The political angles in the book are real – the Western ideologies and stance toward the European refugee crisis and how it can be solved for. More than anything else though, it is the story of one man who has more in common with people he doesn’t know than he realizes.“Go Went Gone” is the kind of read that cannot be gulped in one go. It must be savoured. And yes please pay attention to the silences in scenes as well – that say so much and yet can be missed if you look the other way.

Multiple Choice by Alejandro Zambra

multiple-choice-by-alejandro-zambra Title: Multiple Choice
Author: Alejandro Zambra
Translated by: Megan McDowell
Publisher: Granta Books
ISBN: 978-1783782697
Genre: Literary Fiction
Pages: 112
Source: Personal Copy
Rating: 5 Stars

I remember loving multiple choice questions at school. I would actually look forward to that option at any exam or test, given that I could at least deduce some and get my answer and be almost sure that it would be the right option that I had chosen. Alejandro Zambra’s new book “Multiple Choice” is a book which is inventive, playful and based on the Chilean Academic Aptitude Test. It is one of the highly inventive books I have across in a long time (after Hopscotch by Cortazar I think and even he was Latin American) and I can in all honesty say that I loved it immensely.

“Multiple Choice” is a collection of micro-stories which engages the reader at every turn of the page – by giving them options to choose from. At the same time, it doesn’t really give you a choice and that’s when the clever writing of Zambra kicks in. This is not a novel for sure. It isn’t even a collection of short stories. I love the way this book breaks all norms and becomes something which no one can define. The irony lies in the postmodern prose where it challenges everything postmodern as well.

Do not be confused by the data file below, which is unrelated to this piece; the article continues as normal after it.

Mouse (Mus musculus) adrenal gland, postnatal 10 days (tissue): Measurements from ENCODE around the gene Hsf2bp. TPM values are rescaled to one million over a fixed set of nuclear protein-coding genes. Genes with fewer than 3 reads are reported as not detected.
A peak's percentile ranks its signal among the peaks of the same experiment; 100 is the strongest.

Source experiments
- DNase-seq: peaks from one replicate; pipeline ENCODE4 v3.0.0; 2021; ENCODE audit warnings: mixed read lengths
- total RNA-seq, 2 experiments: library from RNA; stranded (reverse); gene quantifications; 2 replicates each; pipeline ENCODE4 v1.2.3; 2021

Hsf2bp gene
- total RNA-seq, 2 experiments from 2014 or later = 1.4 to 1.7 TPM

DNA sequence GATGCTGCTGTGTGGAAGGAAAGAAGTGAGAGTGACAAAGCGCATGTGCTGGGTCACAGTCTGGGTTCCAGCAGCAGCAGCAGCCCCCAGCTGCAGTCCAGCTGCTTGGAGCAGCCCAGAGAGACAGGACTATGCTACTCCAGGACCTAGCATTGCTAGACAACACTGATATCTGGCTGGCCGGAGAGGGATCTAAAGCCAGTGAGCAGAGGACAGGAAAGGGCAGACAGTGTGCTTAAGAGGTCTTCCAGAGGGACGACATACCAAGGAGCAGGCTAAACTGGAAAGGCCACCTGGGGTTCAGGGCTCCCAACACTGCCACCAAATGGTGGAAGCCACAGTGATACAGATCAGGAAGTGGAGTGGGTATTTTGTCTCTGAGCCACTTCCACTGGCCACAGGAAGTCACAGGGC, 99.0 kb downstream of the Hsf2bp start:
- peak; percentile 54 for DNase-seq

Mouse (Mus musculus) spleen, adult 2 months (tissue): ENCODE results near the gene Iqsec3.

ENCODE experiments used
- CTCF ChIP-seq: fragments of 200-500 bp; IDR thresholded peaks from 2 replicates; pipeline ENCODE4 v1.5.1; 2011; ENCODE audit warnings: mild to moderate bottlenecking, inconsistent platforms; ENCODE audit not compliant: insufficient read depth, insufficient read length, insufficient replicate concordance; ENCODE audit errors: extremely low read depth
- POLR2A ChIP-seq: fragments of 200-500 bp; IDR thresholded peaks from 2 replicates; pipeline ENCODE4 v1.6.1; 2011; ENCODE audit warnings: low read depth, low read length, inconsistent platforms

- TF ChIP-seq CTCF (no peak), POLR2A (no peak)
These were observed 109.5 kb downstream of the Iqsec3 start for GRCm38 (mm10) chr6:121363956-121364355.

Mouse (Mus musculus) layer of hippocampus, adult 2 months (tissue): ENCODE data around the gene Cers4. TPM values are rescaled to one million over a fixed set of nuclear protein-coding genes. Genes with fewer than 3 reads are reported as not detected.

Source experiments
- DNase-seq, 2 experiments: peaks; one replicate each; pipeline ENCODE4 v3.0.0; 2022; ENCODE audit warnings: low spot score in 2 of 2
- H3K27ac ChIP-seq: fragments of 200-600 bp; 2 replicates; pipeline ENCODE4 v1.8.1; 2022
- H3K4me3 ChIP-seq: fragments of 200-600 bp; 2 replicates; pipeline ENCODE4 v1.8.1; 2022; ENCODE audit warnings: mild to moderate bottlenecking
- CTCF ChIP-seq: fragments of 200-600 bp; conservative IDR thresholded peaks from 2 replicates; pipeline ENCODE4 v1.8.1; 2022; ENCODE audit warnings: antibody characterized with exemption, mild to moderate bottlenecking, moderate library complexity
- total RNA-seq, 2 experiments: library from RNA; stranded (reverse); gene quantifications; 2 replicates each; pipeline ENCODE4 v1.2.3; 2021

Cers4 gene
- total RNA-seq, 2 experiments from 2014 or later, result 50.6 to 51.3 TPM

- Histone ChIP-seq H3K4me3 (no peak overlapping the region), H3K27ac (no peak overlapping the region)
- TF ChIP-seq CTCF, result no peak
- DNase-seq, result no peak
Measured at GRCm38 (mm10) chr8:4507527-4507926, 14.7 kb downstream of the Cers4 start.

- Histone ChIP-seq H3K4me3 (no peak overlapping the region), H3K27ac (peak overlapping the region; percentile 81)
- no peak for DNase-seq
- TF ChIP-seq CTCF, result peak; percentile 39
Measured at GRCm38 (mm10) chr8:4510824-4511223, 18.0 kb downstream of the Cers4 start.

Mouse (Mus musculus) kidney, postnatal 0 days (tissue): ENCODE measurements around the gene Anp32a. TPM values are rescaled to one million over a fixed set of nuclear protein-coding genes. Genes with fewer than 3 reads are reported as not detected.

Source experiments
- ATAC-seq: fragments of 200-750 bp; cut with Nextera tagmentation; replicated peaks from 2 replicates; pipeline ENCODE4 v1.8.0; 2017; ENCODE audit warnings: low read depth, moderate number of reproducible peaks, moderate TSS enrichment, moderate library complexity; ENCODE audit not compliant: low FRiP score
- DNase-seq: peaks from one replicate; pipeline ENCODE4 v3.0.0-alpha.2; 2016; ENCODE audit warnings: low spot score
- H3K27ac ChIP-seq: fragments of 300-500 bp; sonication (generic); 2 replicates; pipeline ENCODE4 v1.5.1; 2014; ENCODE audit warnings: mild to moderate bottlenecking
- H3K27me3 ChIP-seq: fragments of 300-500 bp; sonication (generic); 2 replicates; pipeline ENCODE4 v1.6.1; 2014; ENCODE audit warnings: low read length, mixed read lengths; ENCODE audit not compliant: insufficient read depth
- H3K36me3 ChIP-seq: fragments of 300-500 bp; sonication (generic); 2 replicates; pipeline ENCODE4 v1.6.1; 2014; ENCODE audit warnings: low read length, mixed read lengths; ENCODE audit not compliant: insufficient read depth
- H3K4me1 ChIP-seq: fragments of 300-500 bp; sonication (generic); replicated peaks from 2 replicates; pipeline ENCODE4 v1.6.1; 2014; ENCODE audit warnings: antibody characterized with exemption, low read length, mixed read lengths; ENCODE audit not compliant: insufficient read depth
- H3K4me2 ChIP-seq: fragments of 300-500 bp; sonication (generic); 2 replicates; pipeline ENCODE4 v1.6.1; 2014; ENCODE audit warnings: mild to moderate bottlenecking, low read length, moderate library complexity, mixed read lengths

The book does take some time getting into and understanding the format – but once you do, you cannot help yourself but finish it. The book is divided into forms of multiple choice sections where as a reader you have to do either of these: exclude a term, reorder a sentence, decide on how to fill in the blanks in a sentence, eliminate sentences from a short narrative or show comprehension skills of stories. What the book then ends up doing is automatically laying ground for many perspectives to emerge from each short piece. What is interesting is the hidden political criticism that emerges in most short stories, almost defying a system in place.

Alejandro Zambra’s books are not easy to get into, as I mentioned earlier but what they do manage to do is leave a lot of thoughts lingering with the reader. “Multiple Choice” is a smart book that will make you feel clever and also underutilized at the same time. Some pieces are deeply moving as well – I loved the reading comprehension story on divorce which will choke you a bit. Sometimes the unconventional novel or a literary work challenges the way you think and rightly so. I strongly think more works of literature should do that, given the times we live in.

All said and done, “Multiple Choice” is also this good because of the fantastic translation by Megan McDowell. Every word, no matter how small stands out in the reading comprehension pieces and makes so much sense when connected with the questions at the end of it. I think that is the beauty of fiction that doesn’t follow the norm – it all ends up together one way or the other. “Multiple Choice” is deeply emotional, passionate, and political, and to forget a brilliant moving read. One of the best I’ve read in this genre and form in a while.